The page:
Clean Power Plan

Emerging Answers to Major Questions

We’re beginning to get a clearer understanding of the major questions doctrine.

In November, I wrote a post posing “some major questions about the major questions doctrine.” In West Virginia v. EPA, Chief Justice Roberts starts supplying some answers to those questions. In particular, he seems to be   using a narrower four-factor approach to decide what constitutes a “major question.” As we all know, the West Virginia case …

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West Virginia v. EPA: A Quick Explainer

This video lays out the issues, what the Court did, and where EPA can go from here.

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EPA’s Best Option: Co-Firing

Yesterday’s decision leaves open a powerful regulatory tool.

What can EPA do to cut carbon emissions from coal-fired power plants after yesterday’s decision in West Virginia v. EPA?  The decision clearly ruled out any direct mandate to shift generation from coal generators to cleaner power generators. But the Supreme Court didn’t endorse Trump’s ultra-limited interpretation of the law either.  This leaves EPA with …

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The Supreme Court Curbs Climate Action

The ruling in West Virginia v. EPA was about as good as we could expect given the makeup of the Court.

Today, the Supreme Court decided its most important environmental case since 2007.  We didn’t dodge the bullet. It’s more than a flesh wound but it didn’t hit any vital organs .  Chief Justice Roberts’s majority opinion leaves EPA other options to reduce carbon emissions from coal-fired power plants.  It also gives a fairly narrow reading …

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After the Court Rules: Gaming out Responses to a Cutback in EPA Authority

The Supreme Court is almost certain to cut back on EPA’s power to regulate greenhouse gases. What then?

In West Virginia v. EPA, the Supreme Court is reviewing Obama’s Clean Power Plan. The Clean Power Plan (CPP) itself no longer has any practical relevance, but there’s every reason to predict the Court will strike it down anyway. The ruling will also restrict EPA’s future options. The big question is what the Biden Administration …

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Major Questions About Today’s Big Climate Case

Here’s what you need to know about today’s oral argument in W. Va. v. EPA

The Supreme Court is hearing oral argument this morning in West Virginia v. EPA. The case is a challenge by the coal industry and coal states to EPA’s power to limit carbon emissions by power plants. Here’s what to look for today. Q: What is the case about? A: In practical terms, the question is what EPA …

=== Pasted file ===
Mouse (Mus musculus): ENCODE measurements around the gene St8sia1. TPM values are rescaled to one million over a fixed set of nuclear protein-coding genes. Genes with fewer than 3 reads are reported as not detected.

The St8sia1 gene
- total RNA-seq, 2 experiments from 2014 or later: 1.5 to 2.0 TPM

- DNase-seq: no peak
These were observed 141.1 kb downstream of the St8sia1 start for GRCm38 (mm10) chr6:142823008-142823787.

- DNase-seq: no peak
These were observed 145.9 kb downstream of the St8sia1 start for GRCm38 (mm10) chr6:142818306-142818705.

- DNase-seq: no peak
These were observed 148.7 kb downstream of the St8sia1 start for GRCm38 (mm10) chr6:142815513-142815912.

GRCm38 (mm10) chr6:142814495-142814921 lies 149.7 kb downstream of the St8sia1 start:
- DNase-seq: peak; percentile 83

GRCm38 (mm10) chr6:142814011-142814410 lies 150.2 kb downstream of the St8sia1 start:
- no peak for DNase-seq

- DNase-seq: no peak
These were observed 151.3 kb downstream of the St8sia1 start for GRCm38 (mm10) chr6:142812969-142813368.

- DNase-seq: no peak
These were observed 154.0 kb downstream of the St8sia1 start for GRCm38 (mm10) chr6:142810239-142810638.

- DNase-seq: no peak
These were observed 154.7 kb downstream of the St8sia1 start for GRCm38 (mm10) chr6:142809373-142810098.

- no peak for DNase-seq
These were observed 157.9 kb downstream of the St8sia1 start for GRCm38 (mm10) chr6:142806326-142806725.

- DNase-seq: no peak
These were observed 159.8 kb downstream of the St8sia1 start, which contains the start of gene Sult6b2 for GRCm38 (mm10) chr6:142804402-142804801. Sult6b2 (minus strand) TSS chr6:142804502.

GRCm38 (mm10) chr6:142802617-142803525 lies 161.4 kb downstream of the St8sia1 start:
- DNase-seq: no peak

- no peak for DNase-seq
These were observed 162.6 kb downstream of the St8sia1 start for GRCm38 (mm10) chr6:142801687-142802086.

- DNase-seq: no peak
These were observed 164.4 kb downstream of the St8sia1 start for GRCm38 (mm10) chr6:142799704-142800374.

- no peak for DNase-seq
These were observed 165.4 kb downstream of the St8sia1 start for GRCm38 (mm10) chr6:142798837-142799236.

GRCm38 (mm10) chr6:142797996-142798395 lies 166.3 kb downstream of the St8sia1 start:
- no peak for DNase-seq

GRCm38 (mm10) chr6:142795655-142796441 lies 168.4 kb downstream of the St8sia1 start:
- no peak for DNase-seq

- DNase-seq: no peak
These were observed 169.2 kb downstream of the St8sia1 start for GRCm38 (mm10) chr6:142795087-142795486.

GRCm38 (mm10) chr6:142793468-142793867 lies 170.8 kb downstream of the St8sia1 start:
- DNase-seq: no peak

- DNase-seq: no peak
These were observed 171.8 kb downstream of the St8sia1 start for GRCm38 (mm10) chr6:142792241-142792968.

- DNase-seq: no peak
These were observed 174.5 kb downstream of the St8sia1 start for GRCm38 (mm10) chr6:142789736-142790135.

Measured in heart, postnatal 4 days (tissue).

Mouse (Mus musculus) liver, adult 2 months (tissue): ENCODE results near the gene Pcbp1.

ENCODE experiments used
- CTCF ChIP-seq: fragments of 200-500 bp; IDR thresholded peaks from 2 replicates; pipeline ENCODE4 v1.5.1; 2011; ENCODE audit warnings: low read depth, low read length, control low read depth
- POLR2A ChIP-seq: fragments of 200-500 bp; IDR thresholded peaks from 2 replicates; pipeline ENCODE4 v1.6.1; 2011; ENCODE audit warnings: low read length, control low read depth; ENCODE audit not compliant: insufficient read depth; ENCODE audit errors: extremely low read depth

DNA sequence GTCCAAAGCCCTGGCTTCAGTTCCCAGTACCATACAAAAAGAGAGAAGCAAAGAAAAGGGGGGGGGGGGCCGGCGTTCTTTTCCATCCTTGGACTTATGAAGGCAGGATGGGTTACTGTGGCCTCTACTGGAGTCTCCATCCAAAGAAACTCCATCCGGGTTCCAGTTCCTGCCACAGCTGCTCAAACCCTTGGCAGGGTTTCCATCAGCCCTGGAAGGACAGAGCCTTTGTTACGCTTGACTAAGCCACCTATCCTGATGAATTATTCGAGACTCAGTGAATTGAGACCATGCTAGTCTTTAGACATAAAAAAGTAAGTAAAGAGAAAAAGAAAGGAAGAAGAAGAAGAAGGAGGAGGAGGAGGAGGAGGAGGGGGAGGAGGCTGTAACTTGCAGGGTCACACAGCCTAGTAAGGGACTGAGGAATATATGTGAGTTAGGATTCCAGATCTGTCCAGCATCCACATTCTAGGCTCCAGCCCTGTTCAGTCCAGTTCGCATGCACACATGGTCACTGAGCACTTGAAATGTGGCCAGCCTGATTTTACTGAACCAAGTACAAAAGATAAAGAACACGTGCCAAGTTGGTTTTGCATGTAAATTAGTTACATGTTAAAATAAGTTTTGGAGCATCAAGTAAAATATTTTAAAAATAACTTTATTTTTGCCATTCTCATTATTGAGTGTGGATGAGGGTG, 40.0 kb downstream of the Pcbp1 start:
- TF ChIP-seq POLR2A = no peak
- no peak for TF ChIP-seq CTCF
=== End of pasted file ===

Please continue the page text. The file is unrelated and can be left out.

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Defending EPA’s Authority to Fight Climate Change – at the Supreme Court

Sean Hecht and Ted Lamm co-author amicus brief on behalf of Clean Air Act expert Tom Jorling

This week, Sean Hecht and I filed an amicus brief at the Supreme Court in West Virginia v. EPA in defense of EPA’s authority to effectively regulate greenhouse gas emissions under the Clean Air Act. Our client is Tom Jorling, a former Senate staffer and EPA official who was directly involved in drafting the Act …

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Today’s Vaccine Cases: Implications for Climate Change Regulation

Today’s ruling are (somewhat) good news in terms of West Virginia v. EPA?

Today, the Court’s conservative Justices split the difference in two cases involving vaccine mandates, striking down OSHA’s mandate but upholding a more limited mandate for healthcare workers. The cases also split the conservative Justices themselves, with three hardliners (Thomas, Alito, and Gorsuch) seeking a more activist ruling in the OSHA case and dissenting in the …

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2022: The Year Ahead

Here are the five biggest things to watch for.

There will be a lot going on this year in the environmental sphere.  I wanted to focus on a few big things to keep an eye on, rather than trying to give a long, comprehensive survey. Here are the five biggest things to watch for: Midterm elections. As of now, things are looking very good …

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It’s Time to Repeal the Clean Power Plan

The CPP no longer serves any useful purpose, and keeping it on the books invites mischief by the Supreme Court.

The Clean Power Plan (CPP) was the Obama Administration’s signature climate effort. This 2015 regulation aimed to move state power grids away from coal and toward renewable energy. It immediately became ensnared in litigation and never went into effect. It’s now considered irrelevant for all practical purposes. Yet the Supreme Court is now set to …

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